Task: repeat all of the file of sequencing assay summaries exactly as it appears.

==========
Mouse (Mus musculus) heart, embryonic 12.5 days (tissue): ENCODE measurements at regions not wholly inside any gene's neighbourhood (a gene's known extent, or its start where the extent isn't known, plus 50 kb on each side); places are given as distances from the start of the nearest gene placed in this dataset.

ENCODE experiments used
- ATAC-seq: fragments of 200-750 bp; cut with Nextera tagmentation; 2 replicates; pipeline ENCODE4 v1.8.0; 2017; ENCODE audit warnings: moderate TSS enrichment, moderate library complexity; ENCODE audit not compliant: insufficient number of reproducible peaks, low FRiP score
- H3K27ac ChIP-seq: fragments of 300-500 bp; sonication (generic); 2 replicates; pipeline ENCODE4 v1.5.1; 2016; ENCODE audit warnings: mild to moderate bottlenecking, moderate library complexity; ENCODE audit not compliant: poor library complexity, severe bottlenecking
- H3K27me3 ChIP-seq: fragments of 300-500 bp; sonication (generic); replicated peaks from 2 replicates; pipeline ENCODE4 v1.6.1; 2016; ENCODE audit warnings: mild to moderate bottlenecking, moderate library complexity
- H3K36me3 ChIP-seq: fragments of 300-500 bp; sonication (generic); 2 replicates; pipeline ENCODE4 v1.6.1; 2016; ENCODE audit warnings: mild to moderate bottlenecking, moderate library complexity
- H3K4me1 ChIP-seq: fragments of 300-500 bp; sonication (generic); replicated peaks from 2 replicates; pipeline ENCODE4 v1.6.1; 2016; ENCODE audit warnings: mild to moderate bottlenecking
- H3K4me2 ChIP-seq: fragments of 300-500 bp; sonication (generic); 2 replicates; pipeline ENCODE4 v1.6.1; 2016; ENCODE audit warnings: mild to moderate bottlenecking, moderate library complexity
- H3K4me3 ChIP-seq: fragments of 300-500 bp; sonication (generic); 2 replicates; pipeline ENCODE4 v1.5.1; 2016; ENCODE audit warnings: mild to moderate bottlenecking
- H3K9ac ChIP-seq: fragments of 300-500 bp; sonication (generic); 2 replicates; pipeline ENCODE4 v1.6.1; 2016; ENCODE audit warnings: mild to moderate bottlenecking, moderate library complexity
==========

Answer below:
Mouse (Mus musculus) heart, embryonic 12.5 days (tissue): ENCODE measurements at regions not wholly inside any gene's neighbourhood (a gene's known extent, or its start where the extent isn't known, plus 50 kb on each side); places are given as distances from the start of the nearest gene placed in this dataset.

ENCODE experiments used
- ATAC-seq: fragments of 200-750 bp; cut with Nextera tagmentation; 2 replicates; pipeline ENCODE4 v1.8.0; 2017; ENCODE audit warnings: moderate TSS enrichment, moderate library complexity; ENCODE audit not compliant: insufficient number of reproducible peaks, low FRiP score
- H3K27ac ChIP-seq: fragments of 300-500 bp; sonication (generic); 2 replicates; pipeline ENCODE4 v1.5.1; 2016; ENCODE audit warnings: mild to moderate bottlenecking, moderate library complexity; ENCODE audit not compliant: poor library complexity, severe bottlenecking
- H3K27me3 ChIP-seq: fragments of 300-500 bp; sonication (generic); replicated peaks from 2 replicates; pipeline ENCODE4 v1.6.1; 2016; ENCODE audit warnings: mild to moderate bottlenecking, moderate library complexity
- H3K36me3 ChIP-seq: fragments of 300-500 bp; sonication (generic); 2 replicates; pipeline ENCODE4 v1.6.1; 2016; ENCODE audit warnings: mild to moderate bottlenecking, moderate library complexity
- H3K4me1 ChIP-seq: fragments of 300-500 bp; sonication (generic); replicated peaks from 2 replicates; pipeline ENCODE4 v1.6.1; 2016; ENCODE audit warnings: mild to moderate bottlenecking
- H3K4me2 ChIP-seq: fragments of 300-500 bp; sonication (generic); 2 replicates; pipeline ENCODE4 v1.6.1; 2016; ENCODE audit warnings: mild to moderate bottlenecking, moderate library complexity
- H3K4me3 ChIP-seq: fragments of 300-500 bp; sonication (generic); 2 replicates; pipeline ENCODE4 v1.5.1; 2016; ENCODE audit warnings: mild to moderate bottlenecking
- H3K9ac ChIP-seq: fragments of 300-500 bp; sonication (generic); 2 replicates; pipeline ENCODE4 v1.6.1; 2016; ENCODE audit warnings: mild to moderate bottlenecking, moderate library complexity